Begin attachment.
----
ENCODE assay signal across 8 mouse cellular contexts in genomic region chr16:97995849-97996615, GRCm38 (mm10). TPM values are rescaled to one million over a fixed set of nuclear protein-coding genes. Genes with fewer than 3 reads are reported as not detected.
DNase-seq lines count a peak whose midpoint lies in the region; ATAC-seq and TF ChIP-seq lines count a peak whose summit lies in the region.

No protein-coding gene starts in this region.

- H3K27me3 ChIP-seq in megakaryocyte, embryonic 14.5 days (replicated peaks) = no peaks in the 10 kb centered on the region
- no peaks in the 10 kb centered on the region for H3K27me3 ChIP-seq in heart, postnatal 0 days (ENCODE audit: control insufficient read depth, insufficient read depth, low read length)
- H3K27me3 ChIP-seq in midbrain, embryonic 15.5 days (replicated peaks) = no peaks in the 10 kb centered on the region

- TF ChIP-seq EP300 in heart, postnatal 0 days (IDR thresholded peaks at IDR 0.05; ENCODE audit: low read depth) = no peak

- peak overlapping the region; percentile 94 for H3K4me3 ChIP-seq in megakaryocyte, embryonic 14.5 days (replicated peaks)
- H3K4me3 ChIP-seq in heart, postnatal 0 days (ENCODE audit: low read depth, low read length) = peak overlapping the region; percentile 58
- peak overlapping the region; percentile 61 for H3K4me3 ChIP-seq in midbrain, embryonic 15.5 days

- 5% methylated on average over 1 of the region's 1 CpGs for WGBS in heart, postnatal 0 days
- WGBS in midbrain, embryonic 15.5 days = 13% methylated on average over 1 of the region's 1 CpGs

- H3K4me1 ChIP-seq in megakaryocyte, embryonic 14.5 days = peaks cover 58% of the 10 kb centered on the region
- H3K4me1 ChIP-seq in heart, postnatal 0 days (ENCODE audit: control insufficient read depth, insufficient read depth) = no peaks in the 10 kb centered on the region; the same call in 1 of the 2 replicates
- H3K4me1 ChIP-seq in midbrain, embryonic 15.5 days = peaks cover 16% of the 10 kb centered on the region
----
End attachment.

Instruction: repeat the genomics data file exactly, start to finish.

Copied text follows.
ENCODE assay signal across 8 mouse cellular contexts in genomic region chr16:97995849-97996615, GRCm38 (mm10). TPM values are rescaled to one million over a fixed set of nuclear protein-coding genes. Genes with fewer than 3 reads are reported as not detected.
DNase-seq lines count a peak whose midpoint lies in the region; ATAC-seq and TF ChIP-seq lines count a peak whose summit lies in the region.

No protein-coding gene starts in this region.

- H3K27me3 ChIP-seq in megakaryocyte, embryonic 14.5 days (replicated peaks) = no peaks in the 10 kb centered on the region
- no peaks in the 10 kb centered on the region for H3K27me3 ChIP-seq in heart, postnatal 0 days (ENCODE audit: control insufficient read depth, insufficient read depth, low read length)
- H3K27me3 ChIP-seq in midbrain, embryonic 15.5 days (replicated peaks) = no peaks in the 10 kb centered on the region

- TF ChIP-seq EP300 in heart, postnatal 0 days (IDR thresholded peaks at IDR 0.05; ENCODE audit: low read depth) = no peak

- peak overlapping the region; percentile 94 for H3K4me3 ChIP-seq in megakaryocyte, embryonic 14.5 days (replicated peaks)
- H3K4me3 ChIP-seq in heart, postnatal 0 days (ENCODE audit: low read depth, low read length) = peak overlapping the region; percentile 58
- peak overlapping the region; percentile 61 for H3K4me3 ChIP-seq in midbrain, embryonic 15.5 days

- 5% methylated on average over 1 of the region's 1 CpGs for WGBS in heart, postnatal 0 days
- WGBS in midbrain, embryonic 15.5 days = 13% methylated on average over 1 of the region's 1 CpGs

- H3K4me1 ChIP-seq in megakaryocyte, embryonic 14.5 days = peaks cover 58% of the 10 kb centered on the region
- H3K4me1 ChIP-seq in heart, postnatal 0 days (ENCODE audit: control insufficient read depth, insufficient read depth) = no peaks in the 10 kb centered on the region; the same call in 1 of the 2 replicates
- H3K4me1 ChIP-seq in midbrain, embryonic 15.5 days = peaks cover 16% of the 10 kb centered on the region